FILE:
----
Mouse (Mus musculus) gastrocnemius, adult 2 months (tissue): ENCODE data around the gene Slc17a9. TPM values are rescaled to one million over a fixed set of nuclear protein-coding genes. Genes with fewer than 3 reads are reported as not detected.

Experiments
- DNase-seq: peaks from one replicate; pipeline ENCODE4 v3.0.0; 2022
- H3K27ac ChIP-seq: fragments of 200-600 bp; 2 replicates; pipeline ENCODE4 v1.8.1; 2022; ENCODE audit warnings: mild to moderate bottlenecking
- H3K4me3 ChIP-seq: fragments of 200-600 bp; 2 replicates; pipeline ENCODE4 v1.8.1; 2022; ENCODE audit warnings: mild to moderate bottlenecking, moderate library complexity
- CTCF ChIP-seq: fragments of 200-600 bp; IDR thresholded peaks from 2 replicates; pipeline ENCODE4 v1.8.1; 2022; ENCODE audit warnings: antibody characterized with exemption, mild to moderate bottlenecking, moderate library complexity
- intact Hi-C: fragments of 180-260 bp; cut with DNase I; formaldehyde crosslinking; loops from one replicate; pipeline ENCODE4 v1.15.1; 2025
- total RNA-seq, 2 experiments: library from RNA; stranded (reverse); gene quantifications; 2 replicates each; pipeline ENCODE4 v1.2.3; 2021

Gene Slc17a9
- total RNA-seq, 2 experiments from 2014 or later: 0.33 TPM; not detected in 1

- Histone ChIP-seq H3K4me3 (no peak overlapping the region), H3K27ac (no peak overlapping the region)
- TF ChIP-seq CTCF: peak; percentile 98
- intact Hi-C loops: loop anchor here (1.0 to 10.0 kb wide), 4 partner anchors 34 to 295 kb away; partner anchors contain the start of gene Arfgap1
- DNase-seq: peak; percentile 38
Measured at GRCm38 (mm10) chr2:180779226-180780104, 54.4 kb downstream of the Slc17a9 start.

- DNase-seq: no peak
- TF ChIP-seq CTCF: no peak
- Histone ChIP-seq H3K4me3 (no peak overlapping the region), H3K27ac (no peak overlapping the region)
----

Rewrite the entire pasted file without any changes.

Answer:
Mouse (Mus musculus) gastrocnemius, adult 2 months (tissue): ENCODE data around the gene Slc17a9. TPM values are rescaled to one million over a fixed set of nuclear protein-coding genes. Genes with fewer than 3 reads are reported as not detected.

Experiments
- DNase-seq: peaks from one replicate; pipeline ENCODE4 v3.0.0; 2022
- H3K27ac ChIP-seq: fragments of 200-600 bp; 2 replicates; pipeline ENCODE4 v1.8.1; 2022; ENCODE audit warnings: mild to moderate bottlenecking
- H3K4me3 ChIP-seq: fragments of 200-600 bp; 2 replicates; pipeline ENCODE4 v1.8.1; 2022; ENCODE audit warnings: mild to moderate bottlenecking, moderate library complexity
- CTCF ChIP-seq: fragments of 200-600 bp; IDR thresholded peaks from 2 replicates; pipeline ENCODE4 v1.8.1; 2022; ENCODE audit warnings: antibody characterized with exemption, mild to moderate bottlenecking, moderate library complexity
- intact Hi-C: fragments of 180-260 bp; cut with DNase I; formaldehyde crosslinking; loops from one replicate; pipeline ENCODE4 v1.15.1; 2025
- total RNA-seq, 2 experiments: library from RNA; stranded (reverse); gene quantifications; 2 replicates each; pipeline ENCODE4 v1.2.3; 2021

Gene Slc17a9
- total RNA-seq, 2 experiments from 2014 or later: 0.33 TPM; not detected in 1

- Histone ChIP-seq H3K4me3 (no peak overlapping the region), H3K27ac (no peak overlapping the region)
- TF ChIP-seq CTCF: peak; percentile 98
- intact Hi-C loops: loop anchor here (1.0 to 10.0 kb wide), 4 partner anchors 34 to 295 kb away; partner anchors contain the start of gene Arfgap1
- DNase-seq: peak; percentile 38
Measured at GRCm38 (mm10) chr2:180779226-180780104, 54.4 kb downstream of the Slc17a9 start.

- DNase-seq: no peak
- TF ChIP-seq CTCF: no peak
- Histone ChIP-seq H3K4me3 (no peak overlapping the region), H3K27ac (no peak overlapping the region)